With the internet, it’s easier than ever to gather information from around the world, but we don’t have to tell you that because you’re reading this via the internet right now! That information doesn’t always come with whole story, though, and one of the stories we’d like to clear up is the difference in fuel economy estimates used in the U.S. and those used in the U.K.
We’ve read your comments, comparing the fuel economy estimates on various Ford products on both sides of the pond, and asking why the U.S. models don’t get the same fuel economy as their U.K. counterparts. The difference is in the yardstick being used to measure the fuel economy.
The first difference is the size of a gallon. In the U.S., a gallon is four quarts. Declaring independence in 1776 excluded the U.S. from adopting the U.K. Weights and Measures Act of 1824, which created the Imperial System of Measurement. An Imperial gallon is 4.8 quarts. That’s a bit of trivia that creates a fuel estimate that’s 20 percent higher in Imperial MPG compared to U.S. MPG.
The next significant difference in the U.S. and U.K. fuel economy estimates is how the vehicles are tested. Monronies, also called window stickers, in the U.S. display the EPA fuel economy estimates for city and highway MPG, as well as a combined number. There are multiple test cycles used by the EPA to create these fuel economy estimates.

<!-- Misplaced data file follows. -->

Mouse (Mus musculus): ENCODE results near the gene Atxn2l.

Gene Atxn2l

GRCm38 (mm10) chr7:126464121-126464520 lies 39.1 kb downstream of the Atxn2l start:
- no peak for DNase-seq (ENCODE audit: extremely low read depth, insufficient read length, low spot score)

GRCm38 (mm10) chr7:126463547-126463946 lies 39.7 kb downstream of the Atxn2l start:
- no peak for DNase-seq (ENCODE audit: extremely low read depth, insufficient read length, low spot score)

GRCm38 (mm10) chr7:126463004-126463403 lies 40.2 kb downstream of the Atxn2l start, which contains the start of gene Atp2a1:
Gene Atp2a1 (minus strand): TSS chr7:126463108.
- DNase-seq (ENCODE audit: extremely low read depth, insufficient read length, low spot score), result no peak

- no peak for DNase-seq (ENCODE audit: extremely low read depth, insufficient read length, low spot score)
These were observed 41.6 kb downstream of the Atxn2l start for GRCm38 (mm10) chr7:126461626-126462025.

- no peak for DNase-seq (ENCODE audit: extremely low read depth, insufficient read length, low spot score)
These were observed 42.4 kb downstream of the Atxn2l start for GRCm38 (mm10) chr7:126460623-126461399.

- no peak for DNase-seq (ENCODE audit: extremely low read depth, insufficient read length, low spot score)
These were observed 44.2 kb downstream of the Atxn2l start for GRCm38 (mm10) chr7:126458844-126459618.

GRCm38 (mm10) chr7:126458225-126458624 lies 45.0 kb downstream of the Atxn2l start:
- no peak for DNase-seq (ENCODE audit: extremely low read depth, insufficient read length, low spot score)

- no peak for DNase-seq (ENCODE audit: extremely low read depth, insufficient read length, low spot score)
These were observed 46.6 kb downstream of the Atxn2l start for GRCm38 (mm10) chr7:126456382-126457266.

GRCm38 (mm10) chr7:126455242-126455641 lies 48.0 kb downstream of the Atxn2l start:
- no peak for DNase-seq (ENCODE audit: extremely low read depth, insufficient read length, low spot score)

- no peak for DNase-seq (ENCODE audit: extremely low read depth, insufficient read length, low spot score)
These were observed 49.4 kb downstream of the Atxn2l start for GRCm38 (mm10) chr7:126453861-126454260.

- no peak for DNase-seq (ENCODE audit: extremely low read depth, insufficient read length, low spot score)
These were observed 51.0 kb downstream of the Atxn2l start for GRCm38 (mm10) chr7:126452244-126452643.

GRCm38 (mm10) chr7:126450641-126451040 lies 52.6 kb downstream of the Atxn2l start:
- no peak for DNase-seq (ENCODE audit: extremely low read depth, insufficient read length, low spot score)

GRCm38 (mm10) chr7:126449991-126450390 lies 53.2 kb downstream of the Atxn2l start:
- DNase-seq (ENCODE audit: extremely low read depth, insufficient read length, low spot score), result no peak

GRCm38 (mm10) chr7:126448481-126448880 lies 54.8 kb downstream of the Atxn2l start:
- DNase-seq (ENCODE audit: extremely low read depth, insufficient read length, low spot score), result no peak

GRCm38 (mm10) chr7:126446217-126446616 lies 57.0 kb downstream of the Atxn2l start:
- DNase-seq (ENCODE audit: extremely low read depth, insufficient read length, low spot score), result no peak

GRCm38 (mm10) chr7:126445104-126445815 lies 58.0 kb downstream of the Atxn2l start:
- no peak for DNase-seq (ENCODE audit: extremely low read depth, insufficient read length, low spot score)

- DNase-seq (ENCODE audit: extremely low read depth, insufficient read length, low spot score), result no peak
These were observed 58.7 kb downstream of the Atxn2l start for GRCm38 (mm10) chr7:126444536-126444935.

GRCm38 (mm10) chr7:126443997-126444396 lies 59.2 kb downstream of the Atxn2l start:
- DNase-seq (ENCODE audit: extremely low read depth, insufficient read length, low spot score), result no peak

In the European Union (EU), the fuel economy estimates are also made up of several test cycles, with three figures reported: Urban, Extra-urban and combined fuel consumption. That’s where the similarities between the U.S. and the EU tests and fuel economy estimates end.
The specific driving cycles and conditions used to create the EPA and EU fuel economy numbers are quite different, and the fuel economy estimates generated under the EPA system tend to be lower than EU test results for the same vehicle.
So, while it appears that residents of the U.K. get vehicles with better fuel economy, the reality is that it’s just how the estimates are created. If it’s any consolation to U.S. residents, gasoline (or petrol as they call it) in the U.K. is considerably more expensive.